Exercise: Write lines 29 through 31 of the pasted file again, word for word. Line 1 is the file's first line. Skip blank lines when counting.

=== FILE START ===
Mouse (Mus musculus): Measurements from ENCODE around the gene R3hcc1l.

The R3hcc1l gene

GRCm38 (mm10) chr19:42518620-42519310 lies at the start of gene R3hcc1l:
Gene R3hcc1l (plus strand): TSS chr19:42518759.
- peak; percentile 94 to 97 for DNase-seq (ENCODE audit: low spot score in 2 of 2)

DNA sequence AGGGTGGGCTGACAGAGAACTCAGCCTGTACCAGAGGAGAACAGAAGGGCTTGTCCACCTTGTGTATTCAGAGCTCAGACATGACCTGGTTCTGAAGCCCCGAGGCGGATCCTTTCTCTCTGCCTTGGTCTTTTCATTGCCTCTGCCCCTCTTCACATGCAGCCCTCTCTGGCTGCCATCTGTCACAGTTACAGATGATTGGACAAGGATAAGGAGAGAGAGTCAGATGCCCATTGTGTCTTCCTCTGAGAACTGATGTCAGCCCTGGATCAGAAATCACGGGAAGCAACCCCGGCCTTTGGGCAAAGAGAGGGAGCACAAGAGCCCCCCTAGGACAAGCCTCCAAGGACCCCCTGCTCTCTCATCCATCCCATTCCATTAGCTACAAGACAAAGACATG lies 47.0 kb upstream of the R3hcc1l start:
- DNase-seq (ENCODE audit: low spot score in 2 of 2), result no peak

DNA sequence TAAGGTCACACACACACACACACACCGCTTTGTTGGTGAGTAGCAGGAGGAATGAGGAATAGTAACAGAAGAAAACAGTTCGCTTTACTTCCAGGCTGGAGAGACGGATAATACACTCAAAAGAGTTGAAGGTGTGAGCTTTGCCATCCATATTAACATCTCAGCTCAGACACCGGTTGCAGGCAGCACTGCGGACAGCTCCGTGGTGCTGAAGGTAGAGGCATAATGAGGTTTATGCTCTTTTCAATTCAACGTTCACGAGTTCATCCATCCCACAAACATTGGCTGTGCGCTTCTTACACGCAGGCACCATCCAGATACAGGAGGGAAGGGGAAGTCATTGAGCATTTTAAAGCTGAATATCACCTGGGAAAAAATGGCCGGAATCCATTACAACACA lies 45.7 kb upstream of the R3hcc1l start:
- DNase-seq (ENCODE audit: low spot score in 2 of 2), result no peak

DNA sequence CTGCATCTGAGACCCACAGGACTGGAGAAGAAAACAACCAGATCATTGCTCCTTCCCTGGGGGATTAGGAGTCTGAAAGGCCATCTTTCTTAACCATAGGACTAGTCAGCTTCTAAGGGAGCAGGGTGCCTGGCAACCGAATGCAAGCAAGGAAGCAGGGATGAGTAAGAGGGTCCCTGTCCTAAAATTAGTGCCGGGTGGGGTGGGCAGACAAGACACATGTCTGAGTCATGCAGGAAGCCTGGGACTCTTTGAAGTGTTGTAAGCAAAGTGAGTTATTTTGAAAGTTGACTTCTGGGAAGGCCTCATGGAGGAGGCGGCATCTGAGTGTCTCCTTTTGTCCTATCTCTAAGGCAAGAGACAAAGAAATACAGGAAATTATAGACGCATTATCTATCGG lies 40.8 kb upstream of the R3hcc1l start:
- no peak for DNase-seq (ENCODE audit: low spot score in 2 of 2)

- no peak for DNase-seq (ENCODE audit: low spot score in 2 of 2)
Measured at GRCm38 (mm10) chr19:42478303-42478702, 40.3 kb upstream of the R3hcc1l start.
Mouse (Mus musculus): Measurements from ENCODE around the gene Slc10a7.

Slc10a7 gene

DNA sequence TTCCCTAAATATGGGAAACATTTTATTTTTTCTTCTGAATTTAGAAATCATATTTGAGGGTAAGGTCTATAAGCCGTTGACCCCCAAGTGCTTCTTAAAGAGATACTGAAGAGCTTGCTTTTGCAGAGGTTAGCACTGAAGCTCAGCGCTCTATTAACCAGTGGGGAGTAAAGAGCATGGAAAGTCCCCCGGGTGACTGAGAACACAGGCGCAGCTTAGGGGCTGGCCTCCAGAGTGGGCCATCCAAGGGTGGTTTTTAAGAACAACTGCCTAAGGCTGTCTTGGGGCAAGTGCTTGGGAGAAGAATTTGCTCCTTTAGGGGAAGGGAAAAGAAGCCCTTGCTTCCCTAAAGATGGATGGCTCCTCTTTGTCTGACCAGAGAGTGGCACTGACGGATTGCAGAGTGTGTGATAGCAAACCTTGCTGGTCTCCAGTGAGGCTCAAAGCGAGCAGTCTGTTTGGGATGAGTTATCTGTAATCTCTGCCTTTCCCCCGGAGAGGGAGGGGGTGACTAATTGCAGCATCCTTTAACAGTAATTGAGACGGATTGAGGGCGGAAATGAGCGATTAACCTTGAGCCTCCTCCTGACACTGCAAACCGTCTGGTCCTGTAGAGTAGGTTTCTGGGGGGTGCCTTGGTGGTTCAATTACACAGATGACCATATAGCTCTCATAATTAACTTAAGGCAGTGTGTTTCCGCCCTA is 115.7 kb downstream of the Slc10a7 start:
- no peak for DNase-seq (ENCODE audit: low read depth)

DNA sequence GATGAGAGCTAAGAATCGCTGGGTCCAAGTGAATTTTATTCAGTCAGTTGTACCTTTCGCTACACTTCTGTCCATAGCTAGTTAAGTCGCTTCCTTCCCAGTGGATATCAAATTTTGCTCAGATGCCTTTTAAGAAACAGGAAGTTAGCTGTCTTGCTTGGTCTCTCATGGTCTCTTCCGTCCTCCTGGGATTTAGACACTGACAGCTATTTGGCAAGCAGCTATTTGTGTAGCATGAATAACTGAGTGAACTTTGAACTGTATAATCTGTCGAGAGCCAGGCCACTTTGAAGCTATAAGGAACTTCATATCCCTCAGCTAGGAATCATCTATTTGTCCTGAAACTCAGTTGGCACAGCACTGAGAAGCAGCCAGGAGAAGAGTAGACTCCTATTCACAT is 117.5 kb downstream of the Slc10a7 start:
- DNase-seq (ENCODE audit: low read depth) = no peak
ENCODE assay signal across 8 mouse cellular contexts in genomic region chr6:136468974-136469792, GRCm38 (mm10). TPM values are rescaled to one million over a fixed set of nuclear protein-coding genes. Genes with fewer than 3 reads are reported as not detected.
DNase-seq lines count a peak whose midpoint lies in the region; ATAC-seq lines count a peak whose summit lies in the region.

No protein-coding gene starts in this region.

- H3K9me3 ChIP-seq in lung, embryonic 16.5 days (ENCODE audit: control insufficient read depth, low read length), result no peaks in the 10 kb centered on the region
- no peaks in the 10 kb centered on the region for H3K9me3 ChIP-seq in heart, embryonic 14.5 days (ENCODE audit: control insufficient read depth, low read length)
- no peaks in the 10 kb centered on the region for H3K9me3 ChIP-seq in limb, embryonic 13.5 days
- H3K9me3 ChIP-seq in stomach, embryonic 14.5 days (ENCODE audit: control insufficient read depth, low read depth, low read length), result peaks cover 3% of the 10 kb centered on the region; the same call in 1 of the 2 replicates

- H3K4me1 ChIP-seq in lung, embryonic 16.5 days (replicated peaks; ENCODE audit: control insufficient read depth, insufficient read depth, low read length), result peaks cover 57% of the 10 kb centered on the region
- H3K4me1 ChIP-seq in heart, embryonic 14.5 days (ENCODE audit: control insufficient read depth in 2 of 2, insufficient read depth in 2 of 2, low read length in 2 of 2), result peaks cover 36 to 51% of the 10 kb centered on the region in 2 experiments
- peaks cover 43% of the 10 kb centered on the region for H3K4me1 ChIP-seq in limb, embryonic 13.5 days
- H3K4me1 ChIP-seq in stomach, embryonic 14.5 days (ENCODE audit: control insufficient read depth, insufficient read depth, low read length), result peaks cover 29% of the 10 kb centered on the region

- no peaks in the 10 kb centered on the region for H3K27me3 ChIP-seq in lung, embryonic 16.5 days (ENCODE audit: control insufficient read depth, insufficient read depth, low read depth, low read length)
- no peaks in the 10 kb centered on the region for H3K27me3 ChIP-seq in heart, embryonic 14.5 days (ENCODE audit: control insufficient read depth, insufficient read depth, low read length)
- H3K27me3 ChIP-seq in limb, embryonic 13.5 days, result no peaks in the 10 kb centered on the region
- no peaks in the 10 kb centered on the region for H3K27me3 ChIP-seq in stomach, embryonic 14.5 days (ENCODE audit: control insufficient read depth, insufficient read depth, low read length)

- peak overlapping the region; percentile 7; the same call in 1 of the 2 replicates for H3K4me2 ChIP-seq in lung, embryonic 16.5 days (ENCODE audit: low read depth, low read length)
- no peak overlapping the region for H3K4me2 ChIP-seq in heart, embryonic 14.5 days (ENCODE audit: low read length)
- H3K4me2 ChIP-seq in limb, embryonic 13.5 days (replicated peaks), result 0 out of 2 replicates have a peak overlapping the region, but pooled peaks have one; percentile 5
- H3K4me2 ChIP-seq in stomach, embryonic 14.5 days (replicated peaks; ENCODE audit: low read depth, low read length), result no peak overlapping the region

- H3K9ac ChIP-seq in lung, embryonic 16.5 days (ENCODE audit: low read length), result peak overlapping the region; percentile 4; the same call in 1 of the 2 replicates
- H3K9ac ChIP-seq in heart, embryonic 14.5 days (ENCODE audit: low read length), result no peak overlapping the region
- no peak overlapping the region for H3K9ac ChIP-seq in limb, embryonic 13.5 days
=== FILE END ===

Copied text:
- peaks cover 43% of the 10 kb centered on the region for H3K4me1 ChIP-seq in limb, embryonic 13.5 days
- H3K4me1 ChIP-seq in stomach, embryonic 14.5 days (ENCODE audit: control insufficient read depth, insufficient read depth, low read length), result peaks cover 29% of the 10 kb centered on the region

- no peaks in the 10 kb centered on the region for H3K27me3 ChIP-seq in lung, embryonic 16.5 days (ENCODE audit: control insufficient read depth, insufficient read depth, low read depth, low read length)